contain	is  the	value of strerror(errnum), but usually it will do much
       better, and indicate the	underlying cause in more detail.

       This function is	intended to be used in a fashion similar to  the  fol-
       lowing example:
	      if (mkdir(pathname) < 0)
	      {
		  int err = errno;
		  fprintf(stderr, "%s\n", explain_errno_mkdir(err, pathname));
		  exit(EXIT_FAILURE);
	      }

       errnum  The  error value	to be decoded, usually obtained	from the errno
	       global variable just before this	function is called.   This  is
	       necessary  if you need to call any code between the system call
	       to be explained and this	function, because many libc  functions
	       will alter the value of errno.

       pathname
	       The original pathname, exactly as passed	to the mkdir(2)	system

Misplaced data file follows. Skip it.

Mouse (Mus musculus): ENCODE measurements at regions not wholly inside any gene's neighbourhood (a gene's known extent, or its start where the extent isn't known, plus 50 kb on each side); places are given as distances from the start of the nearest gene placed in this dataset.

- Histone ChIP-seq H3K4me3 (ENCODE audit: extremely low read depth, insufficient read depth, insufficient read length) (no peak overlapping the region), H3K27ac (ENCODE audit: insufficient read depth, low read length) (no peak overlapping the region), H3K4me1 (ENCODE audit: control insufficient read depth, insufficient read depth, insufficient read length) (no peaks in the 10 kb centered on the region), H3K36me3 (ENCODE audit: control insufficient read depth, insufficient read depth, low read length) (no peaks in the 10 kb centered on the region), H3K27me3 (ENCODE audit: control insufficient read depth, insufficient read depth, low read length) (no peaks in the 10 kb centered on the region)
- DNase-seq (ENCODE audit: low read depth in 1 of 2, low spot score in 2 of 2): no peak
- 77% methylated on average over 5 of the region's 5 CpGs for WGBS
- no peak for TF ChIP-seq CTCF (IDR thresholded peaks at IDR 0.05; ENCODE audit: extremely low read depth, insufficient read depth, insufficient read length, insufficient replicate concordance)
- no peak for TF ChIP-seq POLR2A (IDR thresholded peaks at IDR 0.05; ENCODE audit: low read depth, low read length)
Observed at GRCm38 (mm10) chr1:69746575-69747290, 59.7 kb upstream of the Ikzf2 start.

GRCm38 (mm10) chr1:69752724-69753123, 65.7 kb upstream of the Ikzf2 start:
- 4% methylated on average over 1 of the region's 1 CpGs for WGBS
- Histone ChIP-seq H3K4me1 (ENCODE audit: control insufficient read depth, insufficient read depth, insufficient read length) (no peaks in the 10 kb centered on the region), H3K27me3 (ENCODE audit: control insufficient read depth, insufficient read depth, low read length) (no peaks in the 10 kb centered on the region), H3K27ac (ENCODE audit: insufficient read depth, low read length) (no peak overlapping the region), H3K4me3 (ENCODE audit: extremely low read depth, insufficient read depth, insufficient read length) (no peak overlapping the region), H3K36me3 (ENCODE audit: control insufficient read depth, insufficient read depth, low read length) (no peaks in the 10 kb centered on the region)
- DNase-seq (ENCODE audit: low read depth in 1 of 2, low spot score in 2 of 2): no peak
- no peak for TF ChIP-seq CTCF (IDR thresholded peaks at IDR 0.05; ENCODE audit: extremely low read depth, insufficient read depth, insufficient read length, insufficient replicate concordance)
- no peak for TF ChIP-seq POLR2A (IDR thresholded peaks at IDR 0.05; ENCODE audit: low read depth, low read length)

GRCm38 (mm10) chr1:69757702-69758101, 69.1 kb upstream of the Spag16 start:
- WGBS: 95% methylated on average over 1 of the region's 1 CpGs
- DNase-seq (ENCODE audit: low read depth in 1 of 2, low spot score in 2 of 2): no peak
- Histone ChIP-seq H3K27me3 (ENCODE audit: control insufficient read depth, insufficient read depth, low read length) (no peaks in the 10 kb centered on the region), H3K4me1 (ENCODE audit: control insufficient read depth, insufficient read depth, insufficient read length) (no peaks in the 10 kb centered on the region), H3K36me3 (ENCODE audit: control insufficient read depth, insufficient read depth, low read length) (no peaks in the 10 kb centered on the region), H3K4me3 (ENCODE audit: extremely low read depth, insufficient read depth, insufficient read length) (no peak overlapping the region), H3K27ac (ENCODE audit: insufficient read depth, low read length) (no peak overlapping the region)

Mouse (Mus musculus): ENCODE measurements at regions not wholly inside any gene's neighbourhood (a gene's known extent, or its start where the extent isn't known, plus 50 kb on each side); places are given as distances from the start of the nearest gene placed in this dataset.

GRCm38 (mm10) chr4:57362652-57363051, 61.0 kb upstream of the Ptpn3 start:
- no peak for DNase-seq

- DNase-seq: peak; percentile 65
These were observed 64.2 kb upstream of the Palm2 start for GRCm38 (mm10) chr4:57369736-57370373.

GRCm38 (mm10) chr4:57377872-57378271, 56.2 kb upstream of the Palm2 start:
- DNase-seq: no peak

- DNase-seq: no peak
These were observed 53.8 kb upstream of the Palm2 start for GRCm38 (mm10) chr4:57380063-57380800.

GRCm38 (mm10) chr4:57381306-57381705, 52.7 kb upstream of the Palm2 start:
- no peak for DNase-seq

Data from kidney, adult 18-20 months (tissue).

call.

       Returns:
	       The message explaining  the  error.   This  message  buffer  is
	       shared by all libexplain	functions which	do not supply a	buffer
	       in their	argument list.	This will be overwritten by  the  next
	       call  to	 any libexplain	function which shares this buffer, in-
	       cluding other threads.

       Note: This function is not thread safe, because it shares a return buf-
       fer across all threads, and many	other functions	in this	library.

   explain_message_mkdir
       void  explain_message_mkdir(char	*message, int message_size, const char
       *pathname);

       The explain_message_mkdir function may be used to  obtain  an  explana-
       tion  of	 an error returned by the mkdir(2) system call.	 The least the
       message will contain is the value of strerror(errno),  but  usually  it
       will do much better, and	indicate the underlying	cause in more detail.

       The  errno global variable will be used to obtain the error value to be
       decoded.

       This function is	intended to be used in a fashion similar to  the  fol-
       lowing example:
	      if (mkdir(pathname) < 0)
	      {
		  char message[3000];
		  explain_message_mkdir(message, sizeof(message), pathname);
		  fprintf(stderr, "%s\n", message);
		  exit(EXIT_FAILURE);
	      }

       message The  location  in  which	 to  store the returned	message.  If a